The CFPB rules cover not only what one industry group estimates to be the more than 16,000 traditional lenders, but also online payday lending where much of the recent growth has taken place, auto title lending and debt. ‘other offers of advance on deposit.
While the CFPB does not have the power to restrict the interest rates charged on short-term and small dollar loans, its lending requirements would effectively trump state laws that advocates deem too weak. .
“Too many borrowers looking for short-term cash are struggling with loans they cannot afford and are taking on long-term debt,” CFPB director Richard Cordray said in a statement. “It’s a bit like getting in a cab just to cross town and get stuck on a ruinous and expensive trip across the country.”
According to the proposals released Thursday, lenders will be required to determine in advance whether a borrower can afford to repay the full amount of each payment owed while still being able to meet living expenses and other financial obligations.
The rules would also prevent lenders from offering a new loan to a borrower for 30 days if they had already taken out three in a row. This is aimed at reducing repetitive borrowing just to pay off old loans. And the proposal would prevent lenders from attempting to debit a borrower’s bank account more than twice without further authorization if they lack the cash to repay a loan.
The rules “could dramatically reduce unaffordable and debt-trapped loans and encourage the availability of more responsible credit,” said Mike Calhoun, president of the Center for Responsible Lending, a nonprofit group that has advised the office, before their release.
While the industry says it wants to get rid of bad players, lobbyists say small loans will dry up if the bureau moves forward as aggressively as it has indicated.
“If the CFPB rules sound like the concepts outlined last year, they will endanger access to credit for the millions of Americans who responsibly use short-term loans to manage their finances,” said Jamie Fulmer , senior vice president of public affairs at Advance. America, a large payday lender. “For regulated businesses that offer the preferred credit option of these consumers, especially small lenders, this would amount to a death sentence.”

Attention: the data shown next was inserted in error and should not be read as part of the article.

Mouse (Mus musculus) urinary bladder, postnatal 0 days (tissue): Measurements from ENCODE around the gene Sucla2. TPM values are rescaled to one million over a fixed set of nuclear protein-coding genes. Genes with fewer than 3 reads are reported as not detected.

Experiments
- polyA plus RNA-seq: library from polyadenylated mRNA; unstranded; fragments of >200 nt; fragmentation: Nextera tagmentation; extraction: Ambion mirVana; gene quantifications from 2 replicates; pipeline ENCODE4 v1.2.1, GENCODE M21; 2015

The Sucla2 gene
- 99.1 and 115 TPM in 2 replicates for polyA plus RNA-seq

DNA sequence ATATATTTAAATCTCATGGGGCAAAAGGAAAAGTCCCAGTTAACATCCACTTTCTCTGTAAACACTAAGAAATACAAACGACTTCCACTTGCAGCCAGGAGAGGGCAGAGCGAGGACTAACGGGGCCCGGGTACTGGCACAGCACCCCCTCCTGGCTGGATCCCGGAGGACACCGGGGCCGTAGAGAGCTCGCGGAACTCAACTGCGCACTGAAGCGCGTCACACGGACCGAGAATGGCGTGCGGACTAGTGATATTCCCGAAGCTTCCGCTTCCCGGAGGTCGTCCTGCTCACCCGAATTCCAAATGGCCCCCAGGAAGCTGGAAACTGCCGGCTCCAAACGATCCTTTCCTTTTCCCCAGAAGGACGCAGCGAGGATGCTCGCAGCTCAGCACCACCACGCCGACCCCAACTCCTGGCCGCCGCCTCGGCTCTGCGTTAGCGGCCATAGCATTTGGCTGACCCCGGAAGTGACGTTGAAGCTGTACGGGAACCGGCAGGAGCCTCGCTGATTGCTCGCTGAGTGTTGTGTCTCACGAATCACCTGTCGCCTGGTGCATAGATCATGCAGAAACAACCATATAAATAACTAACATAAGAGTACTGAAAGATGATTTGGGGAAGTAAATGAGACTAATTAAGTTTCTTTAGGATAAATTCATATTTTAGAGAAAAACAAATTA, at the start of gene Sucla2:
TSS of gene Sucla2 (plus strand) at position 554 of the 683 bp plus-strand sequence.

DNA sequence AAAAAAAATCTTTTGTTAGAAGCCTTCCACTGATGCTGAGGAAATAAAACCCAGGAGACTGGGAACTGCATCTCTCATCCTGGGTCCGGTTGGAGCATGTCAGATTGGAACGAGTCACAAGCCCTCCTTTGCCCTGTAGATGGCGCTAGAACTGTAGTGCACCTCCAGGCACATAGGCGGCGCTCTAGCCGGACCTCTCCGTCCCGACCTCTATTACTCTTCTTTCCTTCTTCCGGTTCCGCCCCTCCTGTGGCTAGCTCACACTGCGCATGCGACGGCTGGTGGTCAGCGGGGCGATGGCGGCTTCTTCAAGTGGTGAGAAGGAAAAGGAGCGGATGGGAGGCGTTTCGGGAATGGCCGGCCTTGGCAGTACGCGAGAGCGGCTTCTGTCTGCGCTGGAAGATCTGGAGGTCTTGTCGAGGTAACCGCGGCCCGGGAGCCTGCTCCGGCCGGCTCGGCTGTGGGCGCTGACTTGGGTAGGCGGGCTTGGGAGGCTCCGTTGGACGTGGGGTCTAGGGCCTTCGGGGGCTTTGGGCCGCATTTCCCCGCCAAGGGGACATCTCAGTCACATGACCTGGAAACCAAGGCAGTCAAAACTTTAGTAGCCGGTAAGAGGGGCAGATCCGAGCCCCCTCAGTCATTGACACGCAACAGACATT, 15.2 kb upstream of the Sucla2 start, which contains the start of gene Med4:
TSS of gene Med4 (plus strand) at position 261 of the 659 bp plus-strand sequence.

Dennis Shaul, chief executive of the Community Financial Services Association of America, said in a statement that the rules are a “huge blow” to those looking for these types of loans.
“What is missing from the bureau rule is an answer to the very important question, ‘Where will consumers go for their credit needs in the absence of regulated non-bank lenders?” Said Shaul.
The industry group says uncertainty over the new rules, as well as changes in business models, have already taken their toll on lenders.
State legislatures across the country are deeply divided over how the industry should be restrained – if at all – resulting in a tapestry of varying restrictions. According to Pew Charitable Trusts, 27 states still allow the offer of payday lenders and loans with annual interest rates above 391%. Another 24 have either banned storefront businesses altogether or limited what they can charge, usually by capping interest and fees. Pew said some 12 million Americans borrow from payday lenders each year. In 1 in 5 cases, the borrower is forced to contract seven or more loans to pay the initial amount, says the CFPB.
Meanwhile, consumer advocates have lobbied the bureau not only to crack down on bad deals, but to make room for cheaper alternatives that banks and credit unions can offer instead.
The typical payment owed on these loans is about a third of a borrower’s salary, according to Pew.
“It’s unaffordable and it blows a borrower’s budget,” said Nick Bourke, who leads Pew’s research on consumer issues.